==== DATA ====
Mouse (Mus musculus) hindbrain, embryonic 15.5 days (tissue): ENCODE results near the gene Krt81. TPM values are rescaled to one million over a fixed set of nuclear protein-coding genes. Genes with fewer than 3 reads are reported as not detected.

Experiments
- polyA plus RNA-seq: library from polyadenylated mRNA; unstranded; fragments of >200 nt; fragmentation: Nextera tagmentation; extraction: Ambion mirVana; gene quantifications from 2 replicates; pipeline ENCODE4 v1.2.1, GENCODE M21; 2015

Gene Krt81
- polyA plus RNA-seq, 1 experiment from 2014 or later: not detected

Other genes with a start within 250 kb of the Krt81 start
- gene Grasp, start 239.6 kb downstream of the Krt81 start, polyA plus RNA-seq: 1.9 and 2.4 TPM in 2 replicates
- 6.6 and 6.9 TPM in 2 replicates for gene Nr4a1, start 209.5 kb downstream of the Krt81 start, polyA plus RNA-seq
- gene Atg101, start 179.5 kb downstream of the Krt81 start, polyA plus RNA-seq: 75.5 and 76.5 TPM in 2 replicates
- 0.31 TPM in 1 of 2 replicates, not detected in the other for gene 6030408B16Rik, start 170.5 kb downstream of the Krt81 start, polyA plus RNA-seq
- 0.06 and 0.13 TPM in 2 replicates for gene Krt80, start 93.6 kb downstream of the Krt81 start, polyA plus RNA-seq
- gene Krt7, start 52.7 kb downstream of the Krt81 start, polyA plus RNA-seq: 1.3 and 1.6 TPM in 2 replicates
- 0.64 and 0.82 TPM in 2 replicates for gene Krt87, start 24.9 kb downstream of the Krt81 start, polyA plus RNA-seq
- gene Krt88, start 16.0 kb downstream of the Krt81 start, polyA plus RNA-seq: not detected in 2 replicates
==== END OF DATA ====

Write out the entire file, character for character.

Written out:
Mouse (Mus musculus) hindbrain, embryonic 15.5 days (tissue): ENCODE results near the gene Krt81. TPM values are rescaled to one million over a fixed set of nuclear protein-coding genes. Genes with fewer than 3 reads are reported as not detected.

Experiments
- polyA plus RNA-seq: library from polyadenylated mRNA; unstranded; fragments of >200 nt; fragmentation: Nextera tagmentation; extraction: Ambion mirVana; gene quantifications from 2 replicates; pipeline ENCODE4 v1.2.1, GENCODE M21; 2015

Gene Krt81
- polyA plus RNA-seq, 1 experiment from 2014 or later: not detected

Other genes with a start within 250 kb of the Krt81 start
- gene Grasp, start 239.6 kb downstream of the Krt81 start, polyA plus RNA-seq: 1.9 and 2.4 TPM in 2 replicates
- 6.6 and 6.9 TPM in 2 replicates for gene Nr4a1, start 209.5 kb downstream of the Krt81 start, polyA plus RNA-seq
- gene Atg101, start 179.5 kb downstream of the Krt81 start, polyA plus RNA-seq: 75.5 and 76.5 TPM in 2 replicates
- 0.31 TPM in 1 of 2 replicates, not detected in the other for gene 6030408B16Rik, start 170.5 kb downstream of the Krt81 start, polyA plus RNA-seq
- 0.06 and 0.13 TPM in 2 replicates for gene Krt80, start 93.6 kb downstream of the Krt81 start, polyA plus RNA-seq
- gene Krt7, start 52.7 kb downstream of the Krt81 start, polyA plus RNA-seq: 1.3 and 1.6 TPM in 2 replicates
- 0.64 and 0.82 TPM in 2 replicates for gene Krt87, start 24.9 kb downstream of the Krt81 start, polyA plus RNA-seq
- gene Krt88, start 16.0 kb downstream of the Krt81 start, polyA plus RNA-seq: not detected in 2 replicates